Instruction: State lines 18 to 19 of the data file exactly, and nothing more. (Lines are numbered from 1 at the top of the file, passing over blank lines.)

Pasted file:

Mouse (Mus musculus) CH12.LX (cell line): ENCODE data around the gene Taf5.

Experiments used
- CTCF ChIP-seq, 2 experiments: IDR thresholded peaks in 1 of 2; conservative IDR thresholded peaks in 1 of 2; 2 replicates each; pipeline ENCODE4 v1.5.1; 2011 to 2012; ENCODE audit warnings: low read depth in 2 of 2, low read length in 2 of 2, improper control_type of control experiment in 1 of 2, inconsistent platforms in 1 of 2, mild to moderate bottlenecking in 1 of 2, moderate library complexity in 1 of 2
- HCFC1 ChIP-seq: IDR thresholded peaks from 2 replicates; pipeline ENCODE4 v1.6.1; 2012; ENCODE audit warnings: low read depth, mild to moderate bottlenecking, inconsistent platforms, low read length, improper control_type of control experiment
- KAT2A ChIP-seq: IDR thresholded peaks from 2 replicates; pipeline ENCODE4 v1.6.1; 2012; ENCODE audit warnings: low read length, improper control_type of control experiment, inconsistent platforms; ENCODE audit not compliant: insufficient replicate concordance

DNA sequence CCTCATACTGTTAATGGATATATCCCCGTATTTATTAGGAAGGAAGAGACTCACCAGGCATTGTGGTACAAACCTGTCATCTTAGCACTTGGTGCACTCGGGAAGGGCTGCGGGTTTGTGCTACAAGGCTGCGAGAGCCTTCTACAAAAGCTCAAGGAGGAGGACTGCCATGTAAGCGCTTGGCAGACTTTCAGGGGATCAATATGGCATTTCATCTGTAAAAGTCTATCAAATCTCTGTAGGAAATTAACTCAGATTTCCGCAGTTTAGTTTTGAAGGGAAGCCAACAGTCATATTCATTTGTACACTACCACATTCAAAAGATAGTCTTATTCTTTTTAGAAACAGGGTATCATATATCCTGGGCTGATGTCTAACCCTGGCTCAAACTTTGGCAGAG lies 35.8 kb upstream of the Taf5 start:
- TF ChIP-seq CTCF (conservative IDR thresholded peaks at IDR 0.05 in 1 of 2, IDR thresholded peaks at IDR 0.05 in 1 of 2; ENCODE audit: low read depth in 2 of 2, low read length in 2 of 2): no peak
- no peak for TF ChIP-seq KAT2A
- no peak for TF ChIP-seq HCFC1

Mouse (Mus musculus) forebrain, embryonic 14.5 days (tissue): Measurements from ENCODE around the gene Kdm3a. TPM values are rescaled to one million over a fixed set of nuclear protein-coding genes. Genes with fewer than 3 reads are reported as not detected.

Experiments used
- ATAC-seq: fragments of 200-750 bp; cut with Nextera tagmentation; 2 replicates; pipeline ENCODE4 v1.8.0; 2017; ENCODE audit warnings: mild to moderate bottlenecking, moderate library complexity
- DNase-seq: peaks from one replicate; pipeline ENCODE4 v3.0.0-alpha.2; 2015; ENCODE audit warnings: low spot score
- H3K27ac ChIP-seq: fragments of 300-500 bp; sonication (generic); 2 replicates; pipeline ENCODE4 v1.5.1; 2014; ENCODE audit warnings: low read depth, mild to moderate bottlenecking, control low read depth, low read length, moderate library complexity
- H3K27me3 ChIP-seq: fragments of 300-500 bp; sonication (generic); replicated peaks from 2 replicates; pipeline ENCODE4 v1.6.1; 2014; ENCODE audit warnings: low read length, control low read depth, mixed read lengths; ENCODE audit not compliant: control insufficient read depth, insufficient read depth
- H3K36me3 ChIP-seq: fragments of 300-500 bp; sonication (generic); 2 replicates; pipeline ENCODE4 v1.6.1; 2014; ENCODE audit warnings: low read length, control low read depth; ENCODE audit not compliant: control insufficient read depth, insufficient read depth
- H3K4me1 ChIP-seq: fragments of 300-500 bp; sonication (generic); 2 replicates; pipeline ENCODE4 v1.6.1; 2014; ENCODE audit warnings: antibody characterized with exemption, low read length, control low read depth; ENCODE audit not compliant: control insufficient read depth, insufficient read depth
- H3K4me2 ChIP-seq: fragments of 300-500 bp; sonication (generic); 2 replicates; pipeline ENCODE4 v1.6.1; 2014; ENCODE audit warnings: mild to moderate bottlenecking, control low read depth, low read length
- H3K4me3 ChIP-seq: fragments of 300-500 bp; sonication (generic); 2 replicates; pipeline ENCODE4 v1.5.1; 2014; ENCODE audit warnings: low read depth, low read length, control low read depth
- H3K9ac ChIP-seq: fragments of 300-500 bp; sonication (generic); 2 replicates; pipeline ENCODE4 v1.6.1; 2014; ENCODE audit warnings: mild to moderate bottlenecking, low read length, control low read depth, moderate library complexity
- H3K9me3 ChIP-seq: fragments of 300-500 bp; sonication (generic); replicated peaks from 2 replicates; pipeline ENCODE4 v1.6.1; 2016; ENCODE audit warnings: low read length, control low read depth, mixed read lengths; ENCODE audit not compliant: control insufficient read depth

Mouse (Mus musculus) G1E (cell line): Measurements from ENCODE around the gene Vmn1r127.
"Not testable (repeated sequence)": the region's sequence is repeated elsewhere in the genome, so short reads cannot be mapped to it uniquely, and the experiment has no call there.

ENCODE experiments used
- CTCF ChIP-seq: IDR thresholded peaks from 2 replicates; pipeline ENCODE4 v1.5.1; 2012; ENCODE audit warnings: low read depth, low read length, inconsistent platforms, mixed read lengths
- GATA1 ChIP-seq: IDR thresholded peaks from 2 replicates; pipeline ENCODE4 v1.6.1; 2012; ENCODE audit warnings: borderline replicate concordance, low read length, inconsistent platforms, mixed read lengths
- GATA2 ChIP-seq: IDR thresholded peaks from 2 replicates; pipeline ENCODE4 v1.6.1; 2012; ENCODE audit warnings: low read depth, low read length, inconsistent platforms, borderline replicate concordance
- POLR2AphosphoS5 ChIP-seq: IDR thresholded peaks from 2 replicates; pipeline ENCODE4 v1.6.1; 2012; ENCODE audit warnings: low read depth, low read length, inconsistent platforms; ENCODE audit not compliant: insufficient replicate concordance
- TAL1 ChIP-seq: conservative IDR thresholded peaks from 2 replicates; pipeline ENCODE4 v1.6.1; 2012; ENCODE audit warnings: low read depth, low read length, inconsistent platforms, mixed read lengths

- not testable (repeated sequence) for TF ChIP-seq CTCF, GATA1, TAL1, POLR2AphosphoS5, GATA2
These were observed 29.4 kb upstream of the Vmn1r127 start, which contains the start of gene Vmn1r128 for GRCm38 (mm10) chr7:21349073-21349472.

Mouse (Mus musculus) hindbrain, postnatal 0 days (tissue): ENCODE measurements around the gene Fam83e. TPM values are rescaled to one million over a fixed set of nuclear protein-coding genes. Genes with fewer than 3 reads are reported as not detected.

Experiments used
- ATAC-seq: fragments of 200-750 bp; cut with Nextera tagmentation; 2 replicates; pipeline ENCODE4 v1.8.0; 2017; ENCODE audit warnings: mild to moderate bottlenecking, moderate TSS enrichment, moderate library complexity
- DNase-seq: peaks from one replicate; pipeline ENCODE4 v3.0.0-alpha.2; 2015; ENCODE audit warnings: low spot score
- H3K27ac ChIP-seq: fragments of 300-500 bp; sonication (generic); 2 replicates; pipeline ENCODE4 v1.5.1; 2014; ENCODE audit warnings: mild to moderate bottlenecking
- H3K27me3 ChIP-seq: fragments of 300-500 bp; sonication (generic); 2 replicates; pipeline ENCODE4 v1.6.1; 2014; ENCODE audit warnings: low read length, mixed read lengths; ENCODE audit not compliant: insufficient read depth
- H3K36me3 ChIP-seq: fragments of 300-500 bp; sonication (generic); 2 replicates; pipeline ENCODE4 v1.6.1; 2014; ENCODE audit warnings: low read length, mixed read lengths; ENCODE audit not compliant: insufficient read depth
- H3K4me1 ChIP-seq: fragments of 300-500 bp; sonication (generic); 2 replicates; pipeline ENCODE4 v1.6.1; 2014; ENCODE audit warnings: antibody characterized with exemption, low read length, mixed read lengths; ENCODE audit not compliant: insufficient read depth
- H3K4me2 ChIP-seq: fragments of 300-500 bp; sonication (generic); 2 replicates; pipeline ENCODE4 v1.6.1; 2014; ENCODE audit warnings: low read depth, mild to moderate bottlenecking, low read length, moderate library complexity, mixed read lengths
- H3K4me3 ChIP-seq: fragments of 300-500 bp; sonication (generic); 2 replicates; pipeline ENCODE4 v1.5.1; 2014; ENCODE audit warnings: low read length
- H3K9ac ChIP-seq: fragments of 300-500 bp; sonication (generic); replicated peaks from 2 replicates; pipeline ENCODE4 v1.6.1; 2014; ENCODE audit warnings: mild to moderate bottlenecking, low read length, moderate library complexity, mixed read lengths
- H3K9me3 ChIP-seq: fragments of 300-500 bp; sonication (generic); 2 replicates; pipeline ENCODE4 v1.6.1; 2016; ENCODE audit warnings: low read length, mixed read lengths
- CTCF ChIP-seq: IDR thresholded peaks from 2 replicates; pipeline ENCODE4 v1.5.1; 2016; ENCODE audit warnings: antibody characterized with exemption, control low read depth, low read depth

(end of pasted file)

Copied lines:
- H3K4me2 ChIP-seq: fragments of 300-500 bp; sonication (generic); 2 replicates; pipeline ENCODE4 v1.6.1; 2014; ENCODE audit warnings: mild to moderate bottlenecking, control low read depth, low read length
- H3K4me3 ChIP-seq: fragments of 300-500 bp; sonication (generic); 2 replicates; pipeline ENCODE4 v1.5.1; 2014; ENCODE audit warnings: low read depth, low read length, control low read depth